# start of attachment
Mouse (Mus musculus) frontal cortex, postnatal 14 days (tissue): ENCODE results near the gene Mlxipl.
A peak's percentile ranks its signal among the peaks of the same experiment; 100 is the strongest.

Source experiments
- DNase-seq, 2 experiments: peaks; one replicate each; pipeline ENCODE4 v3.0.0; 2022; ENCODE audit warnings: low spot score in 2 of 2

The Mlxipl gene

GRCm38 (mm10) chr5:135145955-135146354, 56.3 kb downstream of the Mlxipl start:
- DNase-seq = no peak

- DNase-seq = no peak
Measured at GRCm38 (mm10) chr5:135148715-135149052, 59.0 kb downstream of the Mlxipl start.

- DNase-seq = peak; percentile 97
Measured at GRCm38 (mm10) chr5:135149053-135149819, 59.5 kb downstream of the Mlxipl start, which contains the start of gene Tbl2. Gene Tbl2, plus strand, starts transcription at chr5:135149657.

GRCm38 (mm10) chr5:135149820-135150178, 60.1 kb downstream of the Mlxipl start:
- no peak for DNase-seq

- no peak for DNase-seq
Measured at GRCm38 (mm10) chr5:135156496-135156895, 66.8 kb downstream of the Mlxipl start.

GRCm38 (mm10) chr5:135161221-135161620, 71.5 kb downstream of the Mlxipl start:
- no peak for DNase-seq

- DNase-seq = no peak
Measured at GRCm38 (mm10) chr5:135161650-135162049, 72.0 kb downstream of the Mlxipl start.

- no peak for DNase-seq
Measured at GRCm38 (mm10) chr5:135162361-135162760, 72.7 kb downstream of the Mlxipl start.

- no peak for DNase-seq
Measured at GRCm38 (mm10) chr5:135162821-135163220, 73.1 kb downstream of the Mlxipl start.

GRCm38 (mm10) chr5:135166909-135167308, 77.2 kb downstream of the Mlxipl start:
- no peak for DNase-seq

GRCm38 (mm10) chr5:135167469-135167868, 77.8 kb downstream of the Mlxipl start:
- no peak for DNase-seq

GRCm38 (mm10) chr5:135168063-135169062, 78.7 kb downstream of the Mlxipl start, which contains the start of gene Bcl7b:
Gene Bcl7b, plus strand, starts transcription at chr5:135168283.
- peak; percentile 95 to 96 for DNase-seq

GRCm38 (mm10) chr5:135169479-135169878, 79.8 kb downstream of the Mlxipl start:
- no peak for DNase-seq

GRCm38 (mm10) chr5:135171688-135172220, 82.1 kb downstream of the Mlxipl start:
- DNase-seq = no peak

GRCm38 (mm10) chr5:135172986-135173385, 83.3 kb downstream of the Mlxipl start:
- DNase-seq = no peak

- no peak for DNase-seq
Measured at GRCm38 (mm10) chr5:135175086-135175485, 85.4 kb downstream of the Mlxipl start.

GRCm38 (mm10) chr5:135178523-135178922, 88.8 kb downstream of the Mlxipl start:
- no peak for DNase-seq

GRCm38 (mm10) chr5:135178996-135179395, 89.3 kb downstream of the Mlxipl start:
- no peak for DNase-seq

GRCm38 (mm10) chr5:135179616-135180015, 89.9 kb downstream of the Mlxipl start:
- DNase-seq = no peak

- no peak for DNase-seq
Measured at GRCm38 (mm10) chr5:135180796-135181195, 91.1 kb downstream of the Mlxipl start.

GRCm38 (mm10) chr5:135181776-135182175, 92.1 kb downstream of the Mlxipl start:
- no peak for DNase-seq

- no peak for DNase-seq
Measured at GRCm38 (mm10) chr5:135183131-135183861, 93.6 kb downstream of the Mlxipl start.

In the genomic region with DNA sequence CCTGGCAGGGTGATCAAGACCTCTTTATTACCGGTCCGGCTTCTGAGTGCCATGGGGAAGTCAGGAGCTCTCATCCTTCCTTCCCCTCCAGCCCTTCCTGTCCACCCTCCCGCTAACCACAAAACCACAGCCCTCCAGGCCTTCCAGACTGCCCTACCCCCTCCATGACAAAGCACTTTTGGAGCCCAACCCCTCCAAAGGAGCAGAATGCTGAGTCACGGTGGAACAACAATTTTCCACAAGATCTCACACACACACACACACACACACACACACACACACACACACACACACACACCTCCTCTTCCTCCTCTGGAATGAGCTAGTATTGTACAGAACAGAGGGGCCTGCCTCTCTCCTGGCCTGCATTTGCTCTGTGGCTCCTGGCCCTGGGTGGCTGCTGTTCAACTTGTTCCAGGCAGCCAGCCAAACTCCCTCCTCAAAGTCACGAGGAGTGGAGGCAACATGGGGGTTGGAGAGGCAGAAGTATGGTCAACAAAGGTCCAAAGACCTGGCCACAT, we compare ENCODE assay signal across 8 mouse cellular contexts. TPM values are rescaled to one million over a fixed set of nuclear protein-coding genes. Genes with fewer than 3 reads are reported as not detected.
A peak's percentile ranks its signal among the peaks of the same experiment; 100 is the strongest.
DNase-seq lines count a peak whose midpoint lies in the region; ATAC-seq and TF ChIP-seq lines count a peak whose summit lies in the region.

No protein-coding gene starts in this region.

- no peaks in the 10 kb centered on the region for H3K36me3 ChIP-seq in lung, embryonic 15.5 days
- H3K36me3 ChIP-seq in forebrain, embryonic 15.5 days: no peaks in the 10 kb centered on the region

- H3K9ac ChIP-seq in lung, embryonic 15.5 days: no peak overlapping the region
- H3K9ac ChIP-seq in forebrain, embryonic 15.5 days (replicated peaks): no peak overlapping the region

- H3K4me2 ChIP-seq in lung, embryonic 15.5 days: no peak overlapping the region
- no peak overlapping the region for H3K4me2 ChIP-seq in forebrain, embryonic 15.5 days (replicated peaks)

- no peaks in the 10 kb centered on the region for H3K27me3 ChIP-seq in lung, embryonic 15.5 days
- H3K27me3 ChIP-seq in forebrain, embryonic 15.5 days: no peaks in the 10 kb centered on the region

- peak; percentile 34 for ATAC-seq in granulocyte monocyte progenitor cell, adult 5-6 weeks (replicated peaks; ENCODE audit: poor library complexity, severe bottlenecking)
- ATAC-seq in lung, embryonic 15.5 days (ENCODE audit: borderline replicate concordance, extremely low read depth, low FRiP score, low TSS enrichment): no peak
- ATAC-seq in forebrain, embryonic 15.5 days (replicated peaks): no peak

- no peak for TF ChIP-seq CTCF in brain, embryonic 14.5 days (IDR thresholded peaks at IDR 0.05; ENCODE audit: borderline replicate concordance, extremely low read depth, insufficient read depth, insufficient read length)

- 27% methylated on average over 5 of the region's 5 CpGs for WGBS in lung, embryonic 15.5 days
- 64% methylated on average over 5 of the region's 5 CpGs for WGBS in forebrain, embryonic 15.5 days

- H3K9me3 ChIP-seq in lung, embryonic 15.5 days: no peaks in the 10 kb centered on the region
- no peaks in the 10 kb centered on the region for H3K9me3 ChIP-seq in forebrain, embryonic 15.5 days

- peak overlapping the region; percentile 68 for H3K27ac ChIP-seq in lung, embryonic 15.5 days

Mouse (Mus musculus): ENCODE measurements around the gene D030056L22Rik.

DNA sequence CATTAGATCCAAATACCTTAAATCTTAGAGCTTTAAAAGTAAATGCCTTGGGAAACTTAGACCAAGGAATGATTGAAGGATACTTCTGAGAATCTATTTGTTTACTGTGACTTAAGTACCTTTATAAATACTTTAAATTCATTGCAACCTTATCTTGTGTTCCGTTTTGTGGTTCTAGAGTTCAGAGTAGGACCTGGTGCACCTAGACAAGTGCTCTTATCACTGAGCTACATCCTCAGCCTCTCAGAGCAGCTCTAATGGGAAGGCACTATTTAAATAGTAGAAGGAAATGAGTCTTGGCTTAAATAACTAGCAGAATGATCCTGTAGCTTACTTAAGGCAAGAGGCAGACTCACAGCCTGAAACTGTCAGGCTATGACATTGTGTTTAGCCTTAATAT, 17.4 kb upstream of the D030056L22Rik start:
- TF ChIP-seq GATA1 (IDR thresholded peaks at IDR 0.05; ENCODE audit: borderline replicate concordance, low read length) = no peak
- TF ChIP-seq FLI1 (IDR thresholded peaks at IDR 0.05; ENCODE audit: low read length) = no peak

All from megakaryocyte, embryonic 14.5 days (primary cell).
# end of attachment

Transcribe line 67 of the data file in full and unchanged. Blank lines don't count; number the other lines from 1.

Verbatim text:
- 27% methylated on average over 5 of the region's 5 CpGs for WGBS in lung, embryonic 15.5 days